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The Department of School Education & Literacy (DoSEL), Ministry of Education, has introduced a series of proactive measures to support female students during the 10th and 12th Board Examinations. Recognizing the challenges posed by limited access to sanitary products and menstrual hygiene facilities, DoSEL has issued guidelines to ensure the health, dignity, and academic success of girls across all schools, including Central Board of Secondary Education, Kendriya Vidyalaya Sangathan, and Navodaya Vidyalaya Samiti.

Key initiatives include providing free sanitary pads at all examination centres to ensure girls have access to essential hygiene products during exams. Additionally, female students will be permitted to take necessary restroom breaks to address menstrual needs, alleviating discomfort and promoting focus during exams.

To further support menstrual hygiene management, educational programs will be implemented to raise awareness about menstrual health and hygiene among students, teachers, and staff. This initiative aims to reduce stigma and foster a more understanding and supportive school environment.

By addressing menstrual hygiene concerns during exams, DoSEL emphasizes the importance of treating female students with dignity and respect, empowering them to confidently participate in examinations and achieve their academic potential.

 

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The NEET Debacle: Understanding the Issue and Looking Ahead

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The National Testing Agency (NTA) has recently found itself at the centre of a significant controversy concerning the National Eligibility-cum-Entrance Test (Undergraduate) 2024. This examination, pivotal for aspiring medical students, has been marred by issues surrounding the awarding of grace marks to 1,563 candidates due to a loss of examination time. The Supreme Court has since intervened, and the situation has evolved rapidly. Here, we dissect the events that led to this debacle and explore the steps being taken to address it.

The Emergence of the Controversy

The NTA conducted the NEET UG 2024 across 571 cities, including 14 international locations, on May 5. This year’s results, announced earlier this month, revealed an unprecedented 67 candidates achieving a perfect score of 720/720. This exceptional performance raised eyebrows and led to scrutiny over the fairness of the examination process.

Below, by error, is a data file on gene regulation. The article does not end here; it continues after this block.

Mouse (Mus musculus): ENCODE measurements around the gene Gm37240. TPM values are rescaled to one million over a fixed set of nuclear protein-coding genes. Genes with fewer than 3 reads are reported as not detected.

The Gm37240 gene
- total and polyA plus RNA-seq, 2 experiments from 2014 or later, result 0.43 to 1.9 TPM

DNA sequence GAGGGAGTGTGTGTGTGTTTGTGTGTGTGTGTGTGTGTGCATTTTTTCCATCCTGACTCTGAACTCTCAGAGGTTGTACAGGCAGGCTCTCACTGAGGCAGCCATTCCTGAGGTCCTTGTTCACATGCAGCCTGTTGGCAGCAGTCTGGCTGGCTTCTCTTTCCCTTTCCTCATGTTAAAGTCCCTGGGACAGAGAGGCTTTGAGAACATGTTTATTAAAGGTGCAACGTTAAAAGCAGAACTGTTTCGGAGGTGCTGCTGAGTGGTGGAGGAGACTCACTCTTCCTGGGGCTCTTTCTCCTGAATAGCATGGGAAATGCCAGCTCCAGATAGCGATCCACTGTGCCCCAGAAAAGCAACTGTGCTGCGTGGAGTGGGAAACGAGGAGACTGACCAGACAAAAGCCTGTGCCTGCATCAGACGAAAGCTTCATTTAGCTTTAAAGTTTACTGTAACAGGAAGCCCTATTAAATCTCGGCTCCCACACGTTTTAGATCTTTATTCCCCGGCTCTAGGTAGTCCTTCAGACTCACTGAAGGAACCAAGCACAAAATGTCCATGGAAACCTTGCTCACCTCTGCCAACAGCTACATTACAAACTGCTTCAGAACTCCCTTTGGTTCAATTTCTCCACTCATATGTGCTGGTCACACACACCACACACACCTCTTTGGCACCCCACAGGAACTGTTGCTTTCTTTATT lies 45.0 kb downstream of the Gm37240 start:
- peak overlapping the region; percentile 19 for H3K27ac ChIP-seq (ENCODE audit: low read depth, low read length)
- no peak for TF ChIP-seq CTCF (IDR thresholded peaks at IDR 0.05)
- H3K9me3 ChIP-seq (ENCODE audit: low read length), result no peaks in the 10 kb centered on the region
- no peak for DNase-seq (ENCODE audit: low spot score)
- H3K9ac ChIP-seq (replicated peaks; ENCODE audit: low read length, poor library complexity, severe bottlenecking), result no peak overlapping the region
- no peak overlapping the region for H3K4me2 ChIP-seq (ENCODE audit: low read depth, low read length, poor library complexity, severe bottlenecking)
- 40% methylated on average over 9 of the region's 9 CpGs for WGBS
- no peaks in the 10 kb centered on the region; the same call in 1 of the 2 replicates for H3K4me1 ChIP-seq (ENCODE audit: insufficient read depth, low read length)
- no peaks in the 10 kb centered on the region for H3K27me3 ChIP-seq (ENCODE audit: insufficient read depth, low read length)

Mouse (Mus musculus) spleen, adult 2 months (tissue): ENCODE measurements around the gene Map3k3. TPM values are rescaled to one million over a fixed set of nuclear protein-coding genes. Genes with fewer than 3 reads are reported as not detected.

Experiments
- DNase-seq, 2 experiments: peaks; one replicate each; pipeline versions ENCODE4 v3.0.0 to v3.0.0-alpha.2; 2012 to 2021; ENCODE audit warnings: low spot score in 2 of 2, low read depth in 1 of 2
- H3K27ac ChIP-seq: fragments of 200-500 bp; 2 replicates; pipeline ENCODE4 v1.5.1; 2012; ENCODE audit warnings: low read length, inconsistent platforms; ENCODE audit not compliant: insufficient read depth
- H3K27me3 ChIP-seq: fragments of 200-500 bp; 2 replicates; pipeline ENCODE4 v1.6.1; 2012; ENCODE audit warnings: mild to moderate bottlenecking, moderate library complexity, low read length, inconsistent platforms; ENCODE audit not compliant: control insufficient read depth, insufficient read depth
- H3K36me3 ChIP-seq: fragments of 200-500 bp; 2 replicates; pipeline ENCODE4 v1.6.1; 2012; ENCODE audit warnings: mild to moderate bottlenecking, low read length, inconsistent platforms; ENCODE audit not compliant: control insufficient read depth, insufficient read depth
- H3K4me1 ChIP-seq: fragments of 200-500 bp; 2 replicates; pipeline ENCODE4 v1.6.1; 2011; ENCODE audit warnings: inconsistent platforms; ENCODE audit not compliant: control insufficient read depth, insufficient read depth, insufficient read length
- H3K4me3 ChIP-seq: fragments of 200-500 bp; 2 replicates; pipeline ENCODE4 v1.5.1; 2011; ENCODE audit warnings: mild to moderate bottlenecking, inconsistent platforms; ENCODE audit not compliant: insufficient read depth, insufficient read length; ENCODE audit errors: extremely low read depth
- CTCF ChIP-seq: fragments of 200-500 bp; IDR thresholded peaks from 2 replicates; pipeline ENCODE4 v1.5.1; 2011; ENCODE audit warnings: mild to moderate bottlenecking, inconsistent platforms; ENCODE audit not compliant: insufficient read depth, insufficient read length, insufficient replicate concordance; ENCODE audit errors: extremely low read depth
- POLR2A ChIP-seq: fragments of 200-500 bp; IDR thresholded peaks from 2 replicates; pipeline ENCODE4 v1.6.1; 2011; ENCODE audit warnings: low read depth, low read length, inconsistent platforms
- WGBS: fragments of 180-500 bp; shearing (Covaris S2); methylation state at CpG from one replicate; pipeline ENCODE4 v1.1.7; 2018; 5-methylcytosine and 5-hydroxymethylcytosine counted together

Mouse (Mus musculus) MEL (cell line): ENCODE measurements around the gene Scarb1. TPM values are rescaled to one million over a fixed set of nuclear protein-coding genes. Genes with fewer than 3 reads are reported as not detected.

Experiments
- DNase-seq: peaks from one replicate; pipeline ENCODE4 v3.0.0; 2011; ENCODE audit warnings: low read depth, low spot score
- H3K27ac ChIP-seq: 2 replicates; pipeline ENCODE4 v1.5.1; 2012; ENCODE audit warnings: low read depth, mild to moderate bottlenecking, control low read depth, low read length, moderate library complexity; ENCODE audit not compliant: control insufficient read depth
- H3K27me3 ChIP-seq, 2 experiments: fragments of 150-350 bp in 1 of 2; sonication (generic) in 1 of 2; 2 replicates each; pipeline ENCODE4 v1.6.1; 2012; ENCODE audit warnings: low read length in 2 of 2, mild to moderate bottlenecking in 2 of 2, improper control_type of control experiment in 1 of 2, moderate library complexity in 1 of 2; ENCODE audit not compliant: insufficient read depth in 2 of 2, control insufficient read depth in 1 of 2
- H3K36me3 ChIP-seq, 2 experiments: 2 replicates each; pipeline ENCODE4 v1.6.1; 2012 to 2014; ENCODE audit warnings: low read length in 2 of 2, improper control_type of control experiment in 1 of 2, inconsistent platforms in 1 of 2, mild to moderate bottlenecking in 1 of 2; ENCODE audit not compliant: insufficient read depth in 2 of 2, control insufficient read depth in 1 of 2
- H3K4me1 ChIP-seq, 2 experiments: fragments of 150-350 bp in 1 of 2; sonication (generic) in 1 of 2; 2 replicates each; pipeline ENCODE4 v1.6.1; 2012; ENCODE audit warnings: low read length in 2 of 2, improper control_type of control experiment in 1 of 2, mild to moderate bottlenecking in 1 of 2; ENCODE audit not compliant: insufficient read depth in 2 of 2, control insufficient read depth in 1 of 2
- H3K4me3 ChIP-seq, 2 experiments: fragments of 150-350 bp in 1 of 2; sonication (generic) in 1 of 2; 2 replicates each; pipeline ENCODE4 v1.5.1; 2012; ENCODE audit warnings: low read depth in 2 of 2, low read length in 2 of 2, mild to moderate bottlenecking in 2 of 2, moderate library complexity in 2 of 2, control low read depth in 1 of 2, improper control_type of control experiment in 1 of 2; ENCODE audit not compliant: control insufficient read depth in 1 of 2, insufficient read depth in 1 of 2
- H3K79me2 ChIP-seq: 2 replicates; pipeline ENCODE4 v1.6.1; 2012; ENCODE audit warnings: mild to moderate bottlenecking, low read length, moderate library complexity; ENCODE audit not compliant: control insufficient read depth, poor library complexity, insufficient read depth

Concerns were specifically raised regarding the grace marks awarded to 1,563 candidates who experienced a loss of exam time. This decision led to petitions being filed with the Supreme Court, demanding the cancellation of the results and questioning the integrity of the examination process.

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The Committee’s Formation and Findings

In response to the uproar, the Ministry of Education and the NTA constituted a special four-member committee. This committee included a former UPSC chairman, a member from the Ministry of Health and Family Welfare (MoHFW), a representative from the National Institute of Open Schooling (NIOS), and another UPSC member. The committee’s task was to review the circumstances under which grace marks were awarded and to recommend a course of action.

Supreme Court’s Intervention

The Supreme Court, upon hearing the petitions, was informed by the NTA that the grace marks awarded to the 1,563 candidates would be cancelled. Instead, these candidates would be given the option to retake the examination on June 23. Those opting not to retake the exam would have their results based on the actual marks they scored without the grace marks.

The Decision to Retest

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The NTA’s decision, as presented to the Supreme Court, means that the scorecards issued on June 4 for the affected students will be withdrawn. These students will now receive their actual scores, sans compensatory marks. For those who choose to retake the exam, their new scores will replace the original ones. The results of the retest are expected to be announced before June 30, ensuring the counselling process scheduled to begin on July 6 remains unaffected.